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Japan PM Suga says broad agreement reached on military pact with Australia

Australian Prime Minister Scott Morrison, left, and Japanese Prime Minister Yoshihide Suga bump elbows to greet prior to the official welcome ceremony at Suga's official residence in Tokyo Tuesday, Nov. 17, 2020. Morrison is in Japan to hold talks with Suga to bolster defense ties between the two US allies to counter China's growing assertiveness in the Asia-Pacific region. (AP Photo/Eugene Hoshiko)
Australian Prime Minister Scott Morrison, left, and Japanese Prime Minister Yoshihide Suga bump elbows to greet prior to the official welcome ceremony at Suga's official residence in Tokyo Tuesday, Nov. 17, 2020. Morrison is in Japan to hold talks with Suga to bolster defense ties between the two US allies to counter China's growing assertiveness in the Asia-Pacific region. (AP Photo/Eugene Hoshiko)
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17 Nov 2020 08:11:03 GMT9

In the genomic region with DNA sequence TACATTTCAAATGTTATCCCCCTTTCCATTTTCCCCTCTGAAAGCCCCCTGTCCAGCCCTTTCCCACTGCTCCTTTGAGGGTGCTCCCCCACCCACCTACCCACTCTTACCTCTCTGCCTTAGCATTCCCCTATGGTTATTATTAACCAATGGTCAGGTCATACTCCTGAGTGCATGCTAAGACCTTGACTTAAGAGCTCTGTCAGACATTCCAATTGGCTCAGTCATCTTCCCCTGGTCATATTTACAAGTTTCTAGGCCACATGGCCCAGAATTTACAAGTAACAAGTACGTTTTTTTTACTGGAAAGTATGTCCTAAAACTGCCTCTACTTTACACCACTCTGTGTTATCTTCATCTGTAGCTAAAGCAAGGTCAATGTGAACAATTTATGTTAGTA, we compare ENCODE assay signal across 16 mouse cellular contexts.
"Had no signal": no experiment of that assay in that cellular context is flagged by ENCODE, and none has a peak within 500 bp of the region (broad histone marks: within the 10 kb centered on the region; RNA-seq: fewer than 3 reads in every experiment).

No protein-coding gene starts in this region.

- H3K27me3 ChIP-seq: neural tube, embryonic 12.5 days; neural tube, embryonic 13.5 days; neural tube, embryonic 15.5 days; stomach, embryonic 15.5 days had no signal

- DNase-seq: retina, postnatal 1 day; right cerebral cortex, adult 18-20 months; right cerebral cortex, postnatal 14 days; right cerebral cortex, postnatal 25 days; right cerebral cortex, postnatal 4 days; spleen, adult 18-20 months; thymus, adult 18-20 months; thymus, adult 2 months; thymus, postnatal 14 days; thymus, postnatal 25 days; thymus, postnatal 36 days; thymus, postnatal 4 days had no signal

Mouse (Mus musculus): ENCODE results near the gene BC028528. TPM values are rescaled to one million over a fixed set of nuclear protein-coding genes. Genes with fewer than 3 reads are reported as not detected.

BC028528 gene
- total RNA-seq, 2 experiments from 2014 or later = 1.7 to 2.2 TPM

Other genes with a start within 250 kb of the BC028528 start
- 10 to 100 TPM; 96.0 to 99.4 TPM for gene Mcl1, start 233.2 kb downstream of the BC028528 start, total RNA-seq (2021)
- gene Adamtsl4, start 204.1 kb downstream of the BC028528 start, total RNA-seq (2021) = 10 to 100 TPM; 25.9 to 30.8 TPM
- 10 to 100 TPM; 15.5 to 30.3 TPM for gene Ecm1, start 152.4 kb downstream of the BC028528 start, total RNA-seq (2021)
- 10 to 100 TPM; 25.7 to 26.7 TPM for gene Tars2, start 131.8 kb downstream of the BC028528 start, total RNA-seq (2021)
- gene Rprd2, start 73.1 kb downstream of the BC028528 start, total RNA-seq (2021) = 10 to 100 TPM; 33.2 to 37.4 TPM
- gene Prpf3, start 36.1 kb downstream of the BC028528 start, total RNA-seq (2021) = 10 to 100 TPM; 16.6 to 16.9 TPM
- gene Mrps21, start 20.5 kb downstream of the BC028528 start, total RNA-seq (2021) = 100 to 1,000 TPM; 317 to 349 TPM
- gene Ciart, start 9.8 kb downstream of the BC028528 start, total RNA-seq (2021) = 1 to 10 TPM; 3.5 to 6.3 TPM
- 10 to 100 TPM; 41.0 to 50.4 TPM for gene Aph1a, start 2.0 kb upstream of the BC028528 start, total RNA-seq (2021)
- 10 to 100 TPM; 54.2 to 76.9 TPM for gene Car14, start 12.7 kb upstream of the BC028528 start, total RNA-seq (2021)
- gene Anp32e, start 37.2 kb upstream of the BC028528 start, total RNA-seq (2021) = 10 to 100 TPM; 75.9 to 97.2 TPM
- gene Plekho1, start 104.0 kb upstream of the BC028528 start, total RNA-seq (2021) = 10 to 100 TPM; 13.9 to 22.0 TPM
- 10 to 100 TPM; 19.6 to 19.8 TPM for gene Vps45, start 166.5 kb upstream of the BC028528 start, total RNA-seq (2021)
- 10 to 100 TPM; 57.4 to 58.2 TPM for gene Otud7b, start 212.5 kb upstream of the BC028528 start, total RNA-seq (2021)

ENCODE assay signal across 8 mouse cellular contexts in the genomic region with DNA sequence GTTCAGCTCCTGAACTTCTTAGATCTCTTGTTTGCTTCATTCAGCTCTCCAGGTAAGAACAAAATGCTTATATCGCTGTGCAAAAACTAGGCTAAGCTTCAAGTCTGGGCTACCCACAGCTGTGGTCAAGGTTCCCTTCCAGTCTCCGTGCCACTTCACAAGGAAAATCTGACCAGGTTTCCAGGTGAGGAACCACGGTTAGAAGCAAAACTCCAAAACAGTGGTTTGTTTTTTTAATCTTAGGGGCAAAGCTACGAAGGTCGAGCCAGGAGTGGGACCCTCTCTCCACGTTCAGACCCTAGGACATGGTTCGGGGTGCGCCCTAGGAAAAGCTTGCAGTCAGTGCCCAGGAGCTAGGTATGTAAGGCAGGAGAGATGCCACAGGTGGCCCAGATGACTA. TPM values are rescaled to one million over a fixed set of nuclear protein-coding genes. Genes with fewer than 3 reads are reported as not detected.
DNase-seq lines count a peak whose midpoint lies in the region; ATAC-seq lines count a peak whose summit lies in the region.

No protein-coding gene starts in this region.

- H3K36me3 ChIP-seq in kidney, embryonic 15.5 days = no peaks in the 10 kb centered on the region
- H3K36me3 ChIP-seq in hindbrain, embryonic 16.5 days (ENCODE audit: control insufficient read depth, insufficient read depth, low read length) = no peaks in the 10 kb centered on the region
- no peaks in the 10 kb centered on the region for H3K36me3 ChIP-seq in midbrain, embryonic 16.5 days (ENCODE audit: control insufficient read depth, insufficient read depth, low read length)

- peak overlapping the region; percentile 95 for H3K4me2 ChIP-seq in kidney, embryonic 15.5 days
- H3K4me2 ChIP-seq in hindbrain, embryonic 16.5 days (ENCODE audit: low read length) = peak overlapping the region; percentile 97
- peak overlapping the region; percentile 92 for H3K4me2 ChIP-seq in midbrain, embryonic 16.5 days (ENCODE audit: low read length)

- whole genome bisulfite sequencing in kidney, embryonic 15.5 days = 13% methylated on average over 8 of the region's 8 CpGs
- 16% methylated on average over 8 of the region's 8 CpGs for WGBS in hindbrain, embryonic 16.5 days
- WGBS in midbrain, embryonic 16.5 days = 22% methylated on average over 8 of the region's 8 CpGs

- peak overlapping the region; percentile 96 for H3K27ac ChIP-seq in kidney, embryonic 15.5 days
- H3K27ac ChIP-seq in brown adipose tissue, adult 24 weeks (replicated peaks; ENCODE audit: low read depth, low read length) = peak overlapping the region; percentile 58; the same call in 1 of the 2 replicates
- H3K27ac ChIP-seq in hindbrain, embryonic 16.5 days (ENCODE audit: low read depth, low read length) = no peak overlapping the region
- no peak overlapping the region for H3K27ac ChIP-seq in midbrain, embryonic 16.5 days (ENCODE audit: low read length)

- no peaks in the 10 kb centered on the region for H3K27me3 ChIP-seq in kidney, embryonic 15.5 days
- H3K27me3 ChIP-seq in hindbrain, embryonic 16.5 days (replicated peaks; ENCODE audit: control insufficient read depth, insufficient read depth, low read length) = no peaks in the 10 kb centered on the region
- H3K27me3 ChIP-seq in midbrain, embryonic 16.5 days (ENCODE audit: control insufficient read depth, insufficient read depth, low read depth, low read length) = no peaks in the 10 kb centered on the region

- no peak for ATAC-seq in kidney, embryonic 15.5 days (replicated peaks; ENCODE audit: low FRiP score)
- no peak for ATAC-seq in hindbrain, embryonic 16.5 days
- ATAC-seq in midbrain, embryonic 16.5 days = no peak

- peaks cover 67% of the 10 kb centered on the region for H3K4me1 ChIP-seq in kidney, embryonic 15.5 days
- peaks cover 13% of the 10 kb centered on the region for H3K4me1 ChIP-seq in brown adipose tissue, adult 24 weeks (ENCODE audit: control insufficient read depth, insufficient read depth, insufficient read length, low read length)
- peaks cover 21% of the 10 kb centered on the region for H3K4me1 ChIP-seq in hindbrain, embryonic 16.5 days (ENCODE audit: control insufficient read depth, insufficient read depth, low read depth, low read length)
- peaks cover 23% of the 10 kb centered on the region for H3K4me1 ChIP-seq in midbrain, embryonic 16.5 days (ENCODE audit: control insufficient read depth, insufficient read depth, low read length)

17 Nov 2020 08:11:03 GMT9

TOKYO: Japan’s Prime Minister SUGA Yoshihide said on Tuesday Japan and Australia had reached a broad agreement on their bilateral defence pact to facilitate more joint operations and exercises on each other’s soil.

The developments further strengthen the defence ties between the two US allies, at a time when China is asserting its role in the region and the United States is going through a leadership transition.

The pact called the Reciprocal Access Agreement is a legal framework to allow their troops to visit each other’s countries and conduct training and joint operations.

Suga made the comments during a joint news conference with Australian Prime Minister Scott Morrison who is visiting Tokyo.

It will be Japan’s first agreement covering foreign military presence in its territory since it signed a status of forces agreement in 1960 that allowed the United States to base warships, fighter jets and thousands of troops in and around Japan as part of a military alliance that Washington describes as the bedrock of regional security.

The countries have been negotiating the defence deal for six years and that agreement still needs to be ratified by lawmakers.

Reuters

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